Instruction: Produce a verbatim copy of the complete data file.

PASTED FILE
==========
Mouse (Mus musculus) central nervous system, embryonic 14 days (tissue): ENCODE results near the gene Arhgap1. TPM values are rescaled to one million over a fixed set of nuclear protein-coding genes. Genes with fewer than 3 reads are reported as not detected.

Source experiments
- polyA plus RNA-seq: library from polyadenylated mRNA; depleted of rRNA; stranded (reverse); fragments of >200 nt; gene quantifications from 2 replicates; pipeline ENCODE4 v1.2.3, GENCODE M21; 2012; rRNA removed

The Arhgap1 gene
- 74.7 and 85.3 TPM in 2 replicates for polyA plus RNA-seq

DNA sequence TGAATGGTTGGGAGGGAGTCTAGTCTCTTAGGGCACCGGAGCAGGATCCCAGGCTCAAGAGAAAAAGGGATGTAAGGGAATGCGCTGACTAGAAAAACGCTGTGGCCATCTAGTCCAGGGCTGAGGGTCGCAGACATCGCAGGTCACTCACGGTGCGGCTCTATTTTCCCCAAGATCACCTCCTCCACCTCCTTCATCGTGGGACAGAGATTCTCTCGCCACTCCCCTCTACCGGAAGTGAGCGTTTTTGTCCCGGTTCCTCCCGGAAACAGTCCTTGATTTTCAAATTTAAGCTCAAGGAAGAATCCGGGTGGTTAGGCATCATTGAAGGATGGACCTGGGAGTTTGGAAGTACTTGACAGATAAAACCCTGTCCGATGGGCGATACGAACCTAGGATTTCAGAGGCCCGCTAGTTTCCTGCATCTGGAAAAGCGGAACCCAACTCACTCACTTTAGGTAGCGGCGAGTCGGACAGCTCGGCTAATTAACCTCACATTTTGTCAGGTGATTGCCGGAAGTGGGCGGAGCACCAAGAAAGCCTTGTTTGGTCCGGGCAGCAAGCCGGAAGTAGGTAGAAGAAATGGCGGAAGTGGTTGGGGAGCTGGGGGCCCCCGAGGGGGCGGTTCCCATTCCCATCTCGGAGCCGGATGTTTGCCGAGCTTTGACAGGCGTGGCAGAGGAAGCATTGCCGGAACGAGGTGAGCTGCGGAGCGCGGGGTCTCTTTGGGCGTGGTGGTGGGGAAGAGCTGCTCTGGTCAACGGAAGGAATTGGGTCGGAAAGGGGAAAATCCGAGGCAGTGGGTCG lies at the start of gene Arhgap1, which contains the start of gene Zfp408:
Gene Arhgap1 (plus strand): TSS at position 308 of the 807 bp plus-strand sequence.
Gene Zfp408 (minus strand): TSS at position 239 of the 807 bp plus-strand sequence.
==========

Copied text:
Mouse (Mus musculus) central nervous system, embryonic 14 days (tissue): ENCODE results near the gene Arhgap1. TPM values are rescaled to one million over a fixed set of nuclear protein-coding genes. Genes with fewer than 3 reads are reported as not detected.

Source experiments
- polyA plus RNA-seq: library from polyadenylated mRNA; depleted of rRNA; stranded (reverse); fragments of >200 nt; gene quantifications from 2 replicates; pipeline ENCODE4 v1.2.3, GENCODE M21; 2012; rRNA removed

The Arhgap1 gene
- 74.7 and 85.3 TPM in 2 replicates for polyA plus RNA-seq

DNA sequence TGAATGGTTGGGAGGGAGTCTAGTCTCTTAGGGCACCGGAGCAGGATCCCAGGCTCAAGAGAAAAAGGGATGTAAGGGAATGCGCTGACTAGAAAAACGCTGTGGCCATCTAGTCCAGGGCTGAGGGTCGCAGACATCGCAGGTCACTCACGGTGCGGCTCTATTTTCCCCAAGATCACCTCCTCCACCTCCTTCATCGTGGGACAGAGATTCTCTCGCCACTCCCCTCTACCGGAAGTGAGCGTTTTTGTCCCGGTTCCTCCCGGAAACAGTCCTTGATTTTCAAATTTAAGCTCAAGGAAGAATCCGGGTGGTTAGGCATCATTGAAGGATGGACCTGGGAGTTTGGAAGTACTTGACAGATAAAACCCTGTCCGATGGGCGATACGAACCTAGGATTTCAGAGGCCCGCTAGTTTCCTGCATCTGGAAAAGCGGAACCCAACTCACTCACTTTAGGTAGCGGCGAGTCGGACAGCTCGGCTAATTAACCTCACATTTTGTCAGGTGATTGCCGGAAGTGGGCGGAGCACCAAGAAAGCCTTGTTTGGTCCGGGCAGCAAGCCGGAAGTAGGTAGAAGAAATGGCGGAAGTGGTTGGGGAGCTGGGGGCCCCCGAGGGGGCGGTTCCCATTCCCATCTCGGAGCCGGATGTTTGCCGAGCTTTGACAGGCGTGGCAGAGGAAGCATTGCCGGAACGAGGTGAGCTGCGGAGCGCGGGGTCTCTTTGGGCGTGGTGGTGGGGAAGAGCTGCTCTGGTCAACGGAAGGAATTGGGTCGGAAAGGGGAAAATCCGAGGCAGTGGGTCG lies at the start of gene Arhgap1, which contains the start of gene Zfp408:
Gene Arhgap1 (plus strand): TSS at position 308 of the 807 bp plus-strand sequence.
Gene Zfp408 (minus strand): TSS at position 239 of the 807 bp plus-strand sequence.